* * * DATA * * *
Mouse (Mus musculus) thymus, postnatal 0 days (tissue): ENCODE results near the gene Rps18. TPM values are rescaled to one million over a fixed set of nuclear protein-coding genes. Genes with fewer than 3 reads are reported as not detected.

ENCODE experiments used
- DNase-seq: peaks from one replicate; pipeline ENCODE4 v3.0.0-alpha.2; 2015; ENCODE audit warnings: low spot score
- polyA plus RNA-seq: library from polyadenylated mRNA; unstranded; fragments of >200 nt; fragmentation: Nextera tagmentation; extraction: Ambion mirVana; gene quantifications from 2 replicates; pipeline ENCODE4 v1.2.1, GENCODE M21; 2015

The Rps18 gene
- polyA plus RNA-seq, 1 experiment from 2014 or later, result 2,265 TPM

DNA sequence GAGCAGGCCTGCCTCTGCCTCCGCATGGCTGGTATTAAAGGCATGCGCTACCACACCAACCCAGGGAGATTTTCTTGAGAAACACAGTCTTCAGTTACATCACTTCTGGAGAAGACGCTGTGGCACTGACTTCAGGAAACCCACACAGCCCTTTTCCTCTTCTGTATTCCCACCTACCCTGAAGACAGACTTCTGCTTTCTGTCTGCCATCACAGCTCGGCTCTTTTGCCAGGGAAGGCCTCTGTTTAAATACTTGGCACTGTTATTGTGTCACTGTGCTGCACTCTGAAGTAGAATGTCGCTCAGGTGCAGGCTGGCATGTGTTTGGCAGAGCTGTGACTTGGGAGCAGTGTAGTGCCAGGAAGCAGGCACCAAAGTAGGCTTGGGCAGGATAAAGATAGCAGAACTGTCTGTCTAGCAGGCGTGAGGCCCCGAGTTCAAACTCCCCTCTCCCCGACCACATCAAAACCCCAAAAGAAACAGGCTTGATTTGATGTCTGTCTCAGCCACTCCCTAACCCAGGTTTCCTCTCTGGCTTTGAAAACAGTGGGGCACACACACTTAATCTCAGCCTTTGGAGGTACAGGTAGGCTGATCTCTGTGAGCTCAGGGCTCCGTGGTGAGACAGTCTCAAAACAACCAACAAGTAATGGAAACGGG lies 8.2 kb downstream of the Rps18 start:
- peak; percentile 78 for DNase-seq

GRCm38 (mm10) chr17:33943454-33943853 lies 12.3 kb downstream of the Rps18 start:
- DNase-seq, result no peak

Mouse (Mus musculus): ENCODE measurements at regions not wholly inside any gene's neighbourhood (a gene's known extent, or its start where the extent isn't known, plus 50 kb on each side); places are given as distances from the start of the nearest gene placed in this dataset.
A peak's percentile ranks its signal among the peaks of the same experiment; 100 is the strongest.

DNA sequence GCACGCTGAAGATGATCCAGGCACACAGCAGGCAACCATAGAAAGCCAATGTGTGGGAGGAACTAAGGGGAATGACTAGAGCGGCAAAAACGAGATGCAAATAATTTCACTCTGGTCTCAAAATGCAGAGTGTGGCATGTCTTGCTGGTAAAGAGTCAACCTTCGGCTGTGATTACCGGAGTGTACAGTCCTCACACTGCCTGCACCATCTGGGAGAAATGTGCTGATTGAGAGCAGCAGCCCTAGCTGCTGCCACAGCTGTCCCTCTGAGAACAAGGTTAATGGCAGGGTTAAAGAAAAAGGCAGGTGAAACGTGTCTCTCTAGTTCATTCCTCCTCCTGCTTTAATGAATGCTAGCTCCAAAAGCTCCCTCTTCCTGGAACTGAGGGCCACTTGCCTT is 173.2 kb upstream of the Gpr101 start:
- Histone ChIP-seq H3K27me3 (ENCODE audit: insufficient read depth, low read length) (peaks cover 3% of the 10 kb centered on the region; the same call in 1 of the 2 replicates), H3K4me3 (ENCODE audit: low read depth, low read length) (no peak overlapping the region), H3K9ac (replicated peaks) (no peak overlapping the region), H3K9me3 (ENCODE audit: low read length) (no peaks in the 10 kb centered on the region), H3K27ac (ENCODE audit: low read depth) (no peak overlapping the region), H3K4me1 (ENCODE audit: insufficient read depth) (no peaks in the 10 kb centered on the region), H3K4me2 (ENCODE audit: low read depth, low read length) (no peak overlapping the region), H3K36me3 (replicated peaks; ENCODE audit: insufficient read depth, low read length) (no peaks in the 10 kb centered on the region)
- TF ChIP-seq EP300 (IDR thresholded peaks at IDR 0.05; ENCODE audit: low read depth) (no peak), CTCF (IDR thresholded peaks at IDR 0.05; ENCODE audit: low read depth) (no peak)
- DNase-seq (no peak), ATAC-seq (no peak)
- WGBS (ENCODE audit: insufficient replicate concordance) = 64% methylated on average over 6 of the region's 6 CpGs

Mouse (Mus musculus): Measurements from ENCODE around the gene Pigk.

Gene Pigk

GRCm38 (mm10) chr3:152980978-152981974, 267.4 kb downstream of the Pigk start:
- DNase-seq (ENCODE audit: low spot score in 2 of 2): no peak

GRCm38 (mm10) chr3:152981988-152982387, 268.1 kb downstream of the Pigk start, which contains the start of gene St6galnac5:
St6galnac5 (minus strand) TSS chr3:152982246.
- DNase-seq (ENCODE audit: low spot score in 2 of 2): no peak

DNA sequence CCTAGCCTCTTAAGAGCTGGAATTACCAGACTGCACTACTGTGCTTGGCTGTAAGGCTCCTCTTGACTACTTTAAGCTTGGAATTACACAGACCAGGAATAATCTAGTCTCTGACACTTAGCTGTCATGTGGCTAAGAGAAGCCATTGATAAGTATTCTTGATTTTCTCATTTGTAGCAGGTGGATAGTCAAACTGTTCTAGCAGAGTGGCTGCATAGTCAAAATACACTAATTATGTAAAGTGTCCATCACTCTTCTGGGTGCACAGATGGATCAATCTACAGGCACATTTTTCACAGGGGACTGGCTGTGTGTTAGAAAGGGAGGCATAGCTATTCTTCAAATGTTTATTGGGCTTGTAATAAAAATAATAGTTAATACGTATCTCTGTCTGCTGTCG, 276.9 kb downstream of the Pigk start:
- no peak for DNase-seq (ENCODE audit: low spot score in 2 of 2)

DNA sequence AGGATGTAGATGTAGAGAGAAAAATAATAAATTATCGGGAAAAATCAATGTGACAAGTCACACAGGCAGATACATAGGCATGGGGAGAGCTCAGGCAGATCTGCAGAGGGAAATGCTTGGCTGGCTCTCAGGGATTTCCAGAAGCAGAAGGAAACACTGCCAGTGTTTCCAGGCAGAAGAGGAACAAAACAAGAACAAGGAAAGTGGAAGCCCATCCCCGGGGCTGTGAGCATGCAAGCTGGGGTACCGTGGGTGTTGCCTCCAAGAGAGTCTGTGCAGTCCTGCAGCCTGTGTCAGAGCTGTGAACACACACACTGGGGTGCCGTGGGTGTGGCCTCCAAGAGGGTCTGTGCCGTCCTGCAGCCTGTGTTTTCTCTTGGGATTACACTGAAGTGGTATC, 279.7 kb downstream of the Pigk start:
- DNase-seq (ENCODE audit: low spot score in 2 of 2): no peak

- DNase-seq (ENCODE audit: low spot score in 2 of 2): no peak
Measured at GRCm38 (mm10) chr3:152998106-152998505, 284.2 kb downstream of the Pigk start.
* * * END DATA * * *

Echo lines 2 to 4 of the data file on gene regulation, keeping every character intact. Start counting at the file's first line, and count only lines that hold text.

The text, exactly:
ENCODE experiments used
- DNase-seq: peaks from one replicate; pipeline ENCODE4 v3.0.0-alpha.2; 2015; ENCODE audit warnings: low spot score
- polyA plus RNA-seq: library from polyadenylated mRNA; unstranded; fragments of >200 nt; fragmentation: Nextera tagmentation; extraction: Ambion mirVana; gene quantifications from 2 replicates; pipeline ENCODE4 v1.2.1, GENCODE M21; 2015